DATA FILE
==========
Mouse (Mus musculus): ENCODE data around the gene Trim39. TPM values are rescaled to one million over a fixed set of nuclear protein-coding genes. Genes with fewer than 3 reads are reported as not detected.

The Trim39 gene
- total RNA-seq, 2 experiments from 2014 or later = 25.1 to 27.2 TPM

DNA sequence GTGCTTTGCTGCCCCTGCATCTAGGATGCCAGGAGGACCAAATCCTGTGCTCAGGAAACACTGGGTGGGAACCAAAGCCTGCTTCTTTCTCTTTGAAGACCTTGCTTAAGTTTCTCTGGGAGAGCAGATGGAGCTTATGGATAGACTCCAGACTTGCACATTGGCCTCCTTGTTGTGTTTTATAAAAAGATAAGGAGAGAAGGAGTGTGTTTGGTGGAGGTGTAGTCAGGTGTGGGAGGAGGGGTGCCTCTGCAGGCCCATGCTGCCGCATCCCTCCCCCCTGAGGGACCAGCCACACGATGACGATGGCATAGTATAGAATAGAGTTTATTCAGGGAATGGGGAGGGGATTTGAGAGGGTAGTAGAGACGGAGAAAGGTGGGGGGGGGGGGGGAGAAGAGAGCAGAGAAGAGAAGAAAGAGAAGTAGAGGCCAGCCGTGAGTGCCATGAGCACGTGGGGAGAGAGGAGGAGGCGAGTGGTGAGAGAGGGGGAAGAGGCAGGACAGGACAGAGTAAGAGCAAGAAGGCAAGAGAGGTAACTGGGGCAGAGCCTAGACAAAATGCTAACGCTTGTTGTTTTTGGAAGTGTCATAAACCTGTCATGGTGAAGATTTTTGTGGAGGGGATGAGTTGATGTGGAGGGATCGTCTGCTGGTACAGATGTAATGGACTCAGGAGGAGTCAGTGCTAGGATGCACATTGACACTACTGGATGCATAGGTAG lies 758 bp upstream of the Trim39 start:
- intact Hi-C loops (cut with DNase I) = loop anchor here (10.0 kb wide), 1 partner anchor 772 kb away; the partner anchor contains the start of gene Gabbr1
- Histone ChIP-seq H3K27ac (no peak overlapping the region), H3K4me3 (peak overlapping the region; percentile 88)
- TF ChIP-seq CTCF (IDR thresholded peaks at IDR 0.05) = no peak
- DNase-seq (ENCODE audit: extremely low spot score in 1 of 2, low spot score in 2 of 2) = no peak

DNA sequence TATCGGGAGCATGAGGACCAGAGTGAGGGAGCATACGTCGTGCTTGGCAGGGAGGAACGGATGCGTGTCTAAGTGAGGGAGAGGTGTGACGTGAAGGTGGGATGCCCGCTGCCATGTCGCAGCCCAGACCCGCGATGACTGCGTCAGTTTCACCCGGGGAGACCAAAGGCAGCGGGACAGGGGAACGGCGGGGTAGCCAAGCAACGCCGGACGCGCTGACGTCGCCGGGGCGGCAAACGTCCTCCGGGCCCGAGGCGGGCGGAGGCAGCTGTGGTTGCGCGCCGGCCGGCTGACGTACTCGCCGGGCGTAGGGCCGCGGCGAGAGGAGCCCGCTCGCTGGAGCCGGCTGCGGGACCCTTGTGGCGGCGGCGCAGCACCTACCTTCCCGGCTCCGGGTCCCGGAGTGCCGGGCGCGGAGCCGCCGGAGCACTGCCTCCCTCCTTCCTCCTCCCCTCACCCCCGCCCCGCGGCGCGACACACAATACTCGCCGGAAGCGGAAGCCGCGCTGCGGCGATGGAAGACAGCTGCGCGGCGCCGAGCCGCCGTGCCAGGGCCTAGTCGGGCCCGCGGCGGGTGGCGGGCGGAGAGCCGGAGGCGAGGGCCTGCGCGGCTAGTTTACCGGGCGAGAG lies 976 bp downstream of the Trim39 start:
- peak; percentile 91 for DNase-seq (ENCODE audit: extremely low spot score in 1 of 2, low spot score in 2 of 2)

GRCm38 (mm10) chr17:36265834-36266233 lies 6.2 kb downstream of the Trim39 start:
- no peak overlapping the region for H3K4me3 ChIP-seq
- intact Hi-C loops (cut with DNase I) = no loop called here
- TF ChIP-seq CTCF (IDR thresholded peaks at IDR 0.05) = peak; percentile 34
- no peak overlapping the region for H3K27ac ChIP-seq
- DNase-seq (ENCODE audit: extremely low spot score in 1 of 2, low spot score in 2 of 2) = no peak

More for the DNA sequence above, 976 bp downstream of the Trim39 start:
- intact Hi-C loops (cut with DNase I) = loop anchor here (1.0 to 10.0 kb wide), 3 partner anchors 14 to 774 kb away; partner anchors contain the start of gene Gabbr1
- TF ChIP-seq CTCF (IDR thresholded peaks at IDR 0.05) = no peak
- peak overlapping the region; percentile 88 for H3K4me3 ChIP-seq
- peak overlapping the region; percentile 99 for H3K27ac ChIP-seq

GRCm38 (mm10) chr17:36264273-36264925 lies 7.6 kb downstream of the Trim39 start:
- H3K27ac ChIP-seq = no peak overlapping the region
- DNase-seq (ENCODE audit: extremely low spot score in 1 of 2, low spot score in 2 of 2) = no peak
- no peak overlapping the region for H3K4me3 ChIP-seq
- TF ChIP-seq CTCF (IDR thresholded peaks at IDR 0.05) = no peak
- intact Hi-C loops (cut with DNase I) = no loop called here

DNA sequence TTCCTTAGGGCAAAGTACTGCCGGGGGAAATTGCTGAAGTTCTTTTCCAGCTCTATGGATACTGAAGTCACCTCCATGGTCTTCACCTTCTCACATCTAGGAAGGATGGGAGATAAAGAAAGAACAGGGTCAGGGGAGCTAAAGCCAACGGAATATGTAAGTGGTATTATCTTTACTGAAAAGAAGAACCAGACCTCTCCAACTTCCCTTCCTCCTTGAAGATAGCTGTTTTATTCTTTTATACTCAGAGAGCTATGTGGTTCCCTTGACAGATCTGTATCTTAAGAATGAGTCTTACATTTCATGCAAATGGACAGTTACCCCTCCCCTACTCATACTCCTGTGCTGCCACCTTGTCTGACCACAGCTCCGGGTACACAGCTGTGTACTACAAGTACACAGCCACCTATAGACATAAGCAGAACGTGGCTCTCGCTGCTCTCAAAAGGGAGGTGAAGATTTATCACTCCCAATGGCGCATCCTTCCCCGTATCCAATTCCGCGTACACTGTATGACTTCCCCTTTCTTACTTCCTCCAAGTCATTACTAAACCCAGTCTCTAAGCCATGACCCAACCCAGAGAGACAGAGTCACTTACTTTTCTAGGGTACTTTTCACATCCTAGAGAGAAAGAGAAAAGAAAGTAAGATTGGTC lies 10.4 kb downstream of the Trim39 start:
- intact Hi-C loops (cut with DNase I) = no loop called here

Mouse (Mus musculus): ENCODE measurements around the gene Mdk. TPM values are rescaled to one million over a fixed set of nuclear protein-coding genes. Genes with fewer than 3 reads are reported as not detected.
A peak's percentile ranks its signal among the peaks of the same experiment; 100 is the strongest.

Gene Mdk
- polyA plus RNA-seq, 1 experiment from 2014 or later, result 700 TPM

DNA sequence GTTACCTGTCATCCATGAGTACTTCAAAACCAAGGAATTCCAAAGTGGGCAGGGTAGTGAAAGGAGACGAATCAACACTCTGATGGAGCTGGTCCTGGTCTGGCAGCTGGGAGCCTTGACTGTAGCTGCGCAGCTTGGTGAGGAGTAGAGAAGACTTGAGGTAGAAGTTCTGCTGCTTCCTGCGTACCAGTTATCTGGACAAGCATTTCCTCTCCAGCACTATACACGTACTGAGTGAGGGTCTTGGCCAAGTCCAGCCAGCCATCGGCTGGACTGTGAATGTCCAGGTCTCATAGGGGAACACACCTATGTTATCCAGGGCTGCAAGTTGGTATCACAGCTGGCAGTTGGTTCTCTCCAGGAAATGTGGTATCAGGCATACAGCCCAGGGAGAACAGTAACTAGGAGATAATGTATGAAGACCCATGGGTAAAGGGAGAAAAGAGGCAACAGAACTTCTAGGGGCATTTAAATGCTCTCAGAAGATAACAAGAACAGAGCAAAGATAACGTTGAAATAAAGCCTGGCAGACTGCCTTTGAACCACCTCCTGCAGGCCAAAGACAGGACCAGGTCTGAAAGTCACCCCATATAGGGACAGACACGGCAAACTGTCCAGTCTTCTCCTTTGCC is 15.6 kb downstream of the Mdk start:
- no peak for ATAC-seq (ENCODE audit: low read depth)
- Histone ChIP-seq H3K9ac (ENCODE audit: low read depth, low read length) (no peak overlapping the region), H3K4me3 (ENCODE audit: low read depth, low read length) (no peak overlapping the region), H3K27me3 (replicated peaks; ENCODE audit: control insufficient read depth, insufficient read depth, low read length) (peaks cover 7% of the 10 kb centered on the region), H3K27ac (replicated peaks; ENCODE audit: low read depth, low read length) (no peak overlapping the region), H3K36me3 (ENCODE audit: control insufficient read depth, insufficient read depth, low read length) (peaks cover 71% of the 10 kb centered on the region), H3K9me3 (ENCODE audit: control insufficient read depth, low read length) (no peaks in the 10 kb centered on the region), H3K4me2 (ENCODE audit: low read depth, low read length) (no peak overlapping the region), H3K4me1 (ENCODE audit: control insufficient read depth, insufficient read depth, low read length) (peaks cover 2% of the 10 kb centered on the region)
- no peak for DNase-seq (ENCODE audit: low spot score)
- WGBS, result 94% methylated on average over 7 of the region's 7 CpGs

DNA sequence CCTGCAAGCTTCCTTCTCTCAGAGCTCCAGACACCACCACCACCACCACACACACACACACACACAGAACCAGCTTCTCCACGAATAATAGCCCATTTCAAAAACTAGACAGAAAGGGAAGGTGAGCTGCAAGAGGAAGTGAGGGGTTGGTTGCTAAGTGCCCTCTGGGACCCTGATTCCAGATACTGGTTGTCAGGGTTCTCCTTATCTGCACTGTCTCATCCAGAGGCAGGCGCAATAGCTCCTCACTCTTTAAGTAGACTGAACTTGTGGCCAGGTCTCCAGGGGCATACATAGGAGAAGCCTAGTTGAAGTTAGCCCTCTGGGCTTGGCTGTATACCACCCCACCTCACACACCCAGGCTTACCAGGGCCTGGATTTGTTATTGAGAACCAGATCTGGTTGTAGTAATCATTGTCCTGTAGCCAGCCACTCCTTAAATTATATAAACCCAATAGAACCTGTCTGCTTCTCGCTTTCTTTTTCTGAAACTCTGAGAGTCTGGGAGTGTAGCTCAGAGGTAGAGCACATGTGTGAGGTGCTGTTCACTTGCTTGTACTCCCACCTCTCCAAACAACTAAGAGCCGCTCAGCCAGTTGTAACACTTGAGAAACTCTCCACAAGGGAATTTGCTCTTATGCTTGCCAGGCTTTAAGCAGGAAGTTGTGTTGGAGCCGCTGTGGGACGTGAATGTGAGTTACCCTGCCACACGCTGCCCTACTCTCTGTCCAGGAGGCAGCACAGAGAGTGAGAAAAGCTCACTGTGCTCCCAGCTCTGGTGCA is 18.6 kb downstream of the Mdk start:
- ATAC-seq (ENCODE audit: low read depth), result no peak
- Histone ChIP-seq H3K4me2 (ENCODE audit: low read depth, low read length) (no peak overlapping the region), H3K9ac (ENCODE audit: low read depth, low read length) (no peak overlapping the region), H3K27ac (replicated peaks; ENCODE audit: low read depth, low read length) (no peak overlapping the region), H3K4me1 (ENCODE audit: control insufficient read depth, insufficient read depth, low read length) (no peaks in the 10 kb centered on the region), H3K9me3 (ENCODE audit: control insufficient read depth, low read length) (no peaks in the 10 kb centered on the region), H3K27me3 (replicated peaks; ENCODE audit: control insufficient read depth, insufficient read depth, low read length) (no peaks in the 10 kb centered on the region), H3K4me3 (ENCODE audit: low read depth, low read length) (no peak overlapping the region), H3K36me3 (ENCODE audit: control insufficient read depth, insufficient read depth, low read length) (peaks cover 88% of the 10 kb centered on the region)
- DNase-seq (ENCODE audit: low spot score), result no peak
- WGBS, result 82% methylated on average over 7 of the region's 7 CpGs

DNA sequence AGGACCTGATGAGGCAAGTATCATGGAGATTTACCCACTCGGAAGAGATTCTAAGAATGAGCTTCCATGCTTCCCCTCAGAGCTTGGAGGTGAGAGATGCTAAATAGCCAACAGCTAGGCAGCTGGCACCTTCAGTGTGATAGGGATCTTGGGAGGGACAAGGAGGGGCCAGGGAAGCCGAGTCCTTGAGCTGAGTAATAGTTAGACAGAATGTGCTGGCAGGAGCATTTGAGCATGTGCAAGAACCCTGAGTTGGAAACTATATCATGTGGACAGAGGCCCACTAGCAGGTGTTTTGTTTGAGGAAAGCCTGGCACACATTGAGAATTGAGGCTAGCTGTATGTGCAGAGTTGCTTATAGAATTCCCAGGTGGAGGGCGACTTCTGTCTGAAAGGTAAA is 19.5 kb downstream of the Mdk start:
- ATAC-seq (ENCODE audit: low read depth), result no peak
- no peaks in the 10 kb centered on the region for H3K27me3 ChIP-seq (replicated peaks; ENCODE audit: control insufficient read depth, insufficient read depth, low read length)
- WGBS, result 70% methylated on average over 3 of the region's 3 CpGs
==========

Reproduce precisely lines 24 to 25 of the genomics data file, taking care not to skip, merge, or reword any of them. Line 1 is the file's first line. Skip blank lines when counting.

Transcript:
- DNase-seq (ENCODE audit: extremely low spot score in 1 of 2, low spot score in 2 of 2) = no peak
- no peak overlapping the region for H3K4me3 ChIP-seq